A nice bit of Wensleydale
‘A nice bit of Wensleydale’ has become a national catchphrase thanks to the exploits of Wallace & Gromit, but the cheese has a history that dates back much further. French Cistercian monks began making a sheep’s milk cheese in the region in the 12th century in what is believed to have been an attempt to recreate Roquefort. The recipe passed to local farmers after dissolution of the monasteries and evolved into the crumbly cows’ milk cheese of today. Yorkshire Wensleydale is made by scalding the curds to remove whey and, after draining, they are piled up and cut into blocks in the vat. The blocks are turned, cut finer and stirred. They are then salted by hand and milled (cut finer again) before moulding. The cheeses are pressed for up to two days and can be bandaged in cloth. They are matured for one week to 12 months.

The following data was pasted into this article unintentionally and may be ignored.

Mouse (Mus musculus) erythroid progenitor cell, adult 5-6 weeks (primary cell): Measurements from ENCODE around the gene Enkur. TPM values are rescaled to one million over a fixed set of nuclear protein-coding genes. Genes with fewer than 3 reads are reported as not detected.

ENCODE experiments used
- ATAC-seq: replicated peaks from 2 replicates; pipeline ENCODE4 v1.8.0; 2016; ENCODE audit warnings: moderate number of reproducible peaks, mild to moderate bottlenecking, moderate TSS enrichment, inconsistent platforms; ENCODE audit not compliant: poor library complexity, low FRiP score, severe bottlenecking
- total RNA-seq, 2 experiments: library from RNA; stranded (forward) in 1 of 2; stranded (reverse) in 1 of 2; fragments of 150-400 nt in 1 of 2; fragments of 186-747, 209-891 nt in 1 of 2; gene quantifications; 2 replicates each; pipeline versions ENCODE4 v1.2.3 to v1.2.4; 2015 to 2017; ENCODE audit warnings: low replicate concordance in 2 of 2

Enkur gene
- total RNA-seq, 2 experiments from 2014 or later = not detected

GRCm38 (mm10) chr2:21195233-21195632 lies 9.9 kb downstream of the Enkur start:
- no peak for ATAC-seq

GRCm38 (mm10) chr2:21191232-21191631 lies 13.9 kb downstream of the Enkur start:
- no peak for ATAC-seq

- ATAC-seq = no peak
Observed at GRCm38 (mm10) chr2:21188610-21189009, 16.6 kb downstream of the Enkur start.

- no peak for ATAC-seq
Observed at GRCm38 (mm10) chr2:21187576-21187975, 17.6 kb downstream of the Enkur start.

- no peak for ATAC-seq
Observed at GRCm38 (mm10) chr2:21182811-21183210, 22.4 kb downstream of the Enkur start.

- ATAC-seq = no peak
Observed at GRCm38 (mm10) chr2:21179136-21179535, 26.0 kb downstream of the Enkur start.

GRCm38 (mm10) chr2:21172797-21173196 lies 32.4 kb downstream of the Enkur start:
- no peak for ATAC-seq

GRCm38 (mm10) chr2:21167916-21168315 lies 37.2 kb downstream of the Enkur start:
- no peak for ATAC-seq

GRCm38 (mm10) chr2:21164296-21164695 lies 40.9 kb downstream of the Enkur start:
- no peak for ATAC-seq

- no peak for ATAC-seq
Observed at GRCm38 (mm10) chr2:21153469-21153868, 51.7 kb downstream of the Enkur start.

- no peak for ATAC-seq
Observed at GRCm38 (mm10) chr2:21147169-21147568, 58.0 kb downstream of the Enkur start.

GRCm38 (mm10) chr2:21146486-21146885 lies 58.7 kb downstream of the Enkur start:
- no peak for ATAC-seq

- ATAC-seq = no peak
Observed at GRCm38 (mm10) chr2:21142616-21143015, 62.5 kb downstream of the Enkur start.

Eating Yorkshire Wensleydale
Classic combinations should not be overlooked and Wensleydale served with a rich, moist slice of Christmas Cake is one we recommend you return to every year.
This Cheese is part of the Master of Cheese Level One associate certificate